Aussies richer, but single parents still lagging behind
MOST Australians are richer than they were 10 years ago - apart from single parents who continue to lag behind most other groups when it comes to personal finances.
The annual national Household Income and Labour Dynamics in Australia report was released this week, providing one of the best pictures of personal income and work in the country.
Lead author Roger Wilkins wrote the survey found between 2002 and 2010, median wealth of households rose 50.1% in real terms to $399,353.
He wrote the rate of wealth growth was highest for the poorest Australians, while there was a slight fall in the wealth of Australia's richest 1% of people.
"Interestingly, however, it appears that inequality in the distribution of wealth decreased between 2002 and 2010," Mr Wilkins wrote.
The report also revealed mean net wealth per adult household member rose 35% from $291,442 in 2002 to $400,617 in 2010.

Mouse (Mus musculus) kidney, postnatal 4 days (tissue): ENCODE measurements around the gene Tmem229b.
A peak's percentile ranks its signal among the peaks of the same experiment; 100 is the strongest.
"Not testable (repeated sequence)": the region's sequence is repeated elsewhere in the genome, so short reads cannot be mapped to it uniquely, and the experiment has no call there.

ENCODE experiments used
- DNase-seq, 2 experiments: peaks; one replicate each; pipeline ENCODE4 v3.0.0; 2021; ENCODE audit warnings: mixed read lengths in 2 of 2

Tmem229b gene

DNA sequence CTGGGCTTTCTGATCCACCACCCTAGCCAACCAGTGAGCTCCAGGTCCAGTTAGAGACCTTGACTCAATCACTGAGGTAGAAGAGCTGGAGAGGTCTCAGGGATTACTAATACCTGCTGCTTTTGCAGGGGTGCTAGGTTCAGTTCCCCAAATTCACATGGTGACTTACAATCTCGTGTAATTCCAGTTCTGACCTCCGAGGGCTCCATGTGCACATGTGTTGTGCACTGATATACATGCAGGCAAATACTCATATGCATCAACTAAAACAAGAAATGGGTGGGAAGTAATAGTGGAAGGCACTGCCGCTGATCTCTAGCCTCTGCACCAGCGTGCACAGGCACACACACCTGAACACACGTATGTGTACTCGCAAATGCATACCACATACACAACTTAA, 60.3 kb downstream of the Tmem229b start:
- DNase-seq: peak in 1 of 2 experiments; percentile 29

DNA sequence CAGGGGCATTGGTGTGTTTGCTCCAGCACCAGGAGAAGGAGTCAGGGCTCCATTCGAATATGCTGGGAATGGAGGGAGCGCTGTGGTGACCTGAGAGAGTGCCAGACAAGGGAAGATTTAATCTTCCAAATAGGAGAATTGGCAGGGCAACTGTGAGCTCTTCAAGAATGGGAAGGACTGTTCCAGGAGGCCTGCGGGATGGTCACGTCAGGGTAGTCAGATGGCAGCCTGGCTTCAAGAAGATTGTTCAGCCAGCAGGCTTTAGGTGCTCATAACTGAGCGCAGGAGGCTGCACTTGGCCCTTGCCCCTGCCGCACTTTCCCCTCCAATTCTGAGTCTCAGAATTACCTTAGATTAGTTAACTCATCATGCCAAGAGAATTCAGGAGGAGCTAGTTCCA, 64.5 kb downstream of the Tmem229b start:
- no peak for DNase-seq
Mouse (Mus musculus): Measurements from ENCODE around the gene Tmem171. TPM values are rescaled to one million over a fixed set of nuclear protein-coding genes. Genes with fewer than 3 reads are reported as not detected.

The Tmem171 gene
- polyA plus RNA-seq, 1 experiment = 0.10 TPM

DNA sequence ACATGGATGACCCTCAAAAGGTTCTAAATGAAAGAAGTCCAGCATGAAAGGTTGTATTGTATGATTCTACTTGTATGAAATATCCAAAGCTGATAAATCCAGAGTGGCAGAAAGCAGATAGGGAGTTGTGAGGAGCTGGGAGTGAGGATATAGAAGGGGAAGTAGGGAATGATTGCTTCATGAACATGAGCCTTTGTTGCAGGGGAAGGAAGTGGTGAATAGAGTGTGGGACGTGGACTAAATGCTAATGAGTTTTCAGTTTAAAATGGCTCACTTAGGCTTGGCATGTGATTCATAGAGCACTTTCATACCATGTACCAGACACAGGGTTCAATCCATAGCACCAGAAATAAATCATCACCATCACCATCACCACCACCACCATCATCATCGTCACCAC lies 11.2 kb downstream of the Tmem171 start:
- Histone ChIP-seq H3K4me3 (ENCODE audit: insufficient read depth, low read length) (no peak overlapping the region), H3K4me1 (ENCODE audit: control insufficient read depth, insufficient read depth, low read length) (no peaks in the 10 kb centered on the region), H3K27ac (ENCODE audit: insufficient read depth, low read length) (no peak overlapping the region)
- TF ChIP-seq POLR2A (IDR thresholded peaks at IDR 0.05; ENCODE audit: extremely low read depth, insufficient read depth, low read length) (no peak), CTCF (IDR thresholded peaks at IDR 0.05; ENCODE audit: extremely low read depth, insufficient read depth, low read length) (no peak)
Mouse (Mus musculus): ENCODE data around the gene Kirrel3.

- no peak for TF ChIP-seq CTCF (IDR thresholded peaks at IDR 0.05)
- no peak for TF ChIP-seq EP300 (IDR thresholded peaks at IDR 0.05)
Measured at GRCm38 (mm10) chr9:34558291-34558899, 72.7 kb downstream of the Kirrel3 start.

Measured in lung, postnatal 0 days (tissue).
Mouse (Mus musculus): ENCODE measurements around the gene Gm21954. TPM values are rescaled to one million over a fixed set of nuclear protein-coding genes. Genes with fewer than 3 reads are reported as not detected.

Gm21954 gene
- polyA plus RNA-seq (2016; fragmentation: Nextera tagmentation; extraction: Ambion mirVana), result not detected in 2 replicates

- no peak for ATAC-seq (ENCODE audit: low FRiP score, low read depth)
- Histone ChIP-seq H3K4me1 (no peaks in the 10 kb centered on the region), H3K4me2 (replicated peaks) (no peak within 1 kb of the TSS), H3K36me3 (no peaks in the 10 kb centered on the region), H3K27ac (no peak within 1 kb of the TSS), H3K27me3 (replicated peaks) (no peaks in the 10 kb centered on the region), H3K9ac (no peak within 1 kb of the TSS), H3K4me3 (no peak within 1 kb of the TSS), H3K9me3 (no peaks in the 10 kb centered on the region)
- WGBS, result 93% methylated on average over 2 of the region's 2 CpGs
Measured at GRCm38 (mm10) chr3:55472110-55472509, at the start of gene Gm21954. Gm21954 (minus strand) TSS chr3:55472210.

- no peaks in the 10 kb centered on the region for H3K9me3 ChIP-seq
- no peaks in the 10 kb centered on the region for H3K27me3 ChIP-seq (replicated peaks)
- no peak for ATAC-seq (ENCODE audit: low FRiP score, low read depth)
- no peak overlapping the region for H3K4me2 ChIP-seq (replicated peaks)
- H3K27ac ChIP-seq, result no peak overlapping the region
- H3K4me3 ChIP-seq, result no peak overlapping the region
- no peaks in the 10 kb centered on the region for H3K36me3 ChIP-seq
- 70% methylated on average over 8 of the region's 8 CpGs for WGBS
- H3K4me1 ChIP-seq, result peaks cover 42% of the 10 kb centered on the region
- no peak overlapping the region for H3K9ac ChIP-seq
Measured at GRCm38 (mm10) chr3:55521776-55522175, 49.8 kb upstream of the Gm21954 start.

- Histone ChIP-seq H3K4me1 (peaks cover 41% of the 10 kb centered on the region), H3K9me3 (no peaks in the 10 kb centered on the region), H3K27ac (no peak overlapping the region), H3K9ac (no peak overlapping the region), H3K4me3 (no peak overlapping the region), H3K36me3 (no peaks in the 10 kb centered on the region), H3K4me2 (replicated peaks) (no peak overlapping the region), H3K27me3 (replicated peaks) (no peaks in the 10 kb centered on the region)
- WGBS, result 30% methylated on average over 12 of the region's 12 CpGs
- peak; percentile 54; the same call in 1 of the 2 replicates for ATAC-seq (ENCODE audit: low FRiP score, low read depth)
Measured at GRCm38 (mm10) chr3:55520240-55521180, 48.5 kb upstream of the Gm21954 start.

It also confirmed Australia's youngest independent people were the lowest paid, with incomes increasing until people turned 55, at which point wealth fell slightly.
Mr Wilkins wrote non-elderly single people, including lone parents, had the lowest average wealth levels at about $70,000 in 2002 and about $100,000 in 2010.
"Elderly couples have the highest median net wealth followed by non-elderly couples without dependent children and then non-elderly couples with dependent children," he wrote.
"Growth in median wealth between 2002 and 2010 was around 50% for the majority of family types, the exceptions being non-elderly couples and non-elderly single females, for which growth was around 30%."
Household income includes the combined income of all members of a household, plus government pensions and deductions of taxes, adjusted for inflation, creating figures that may seem high but are more statistically accurate.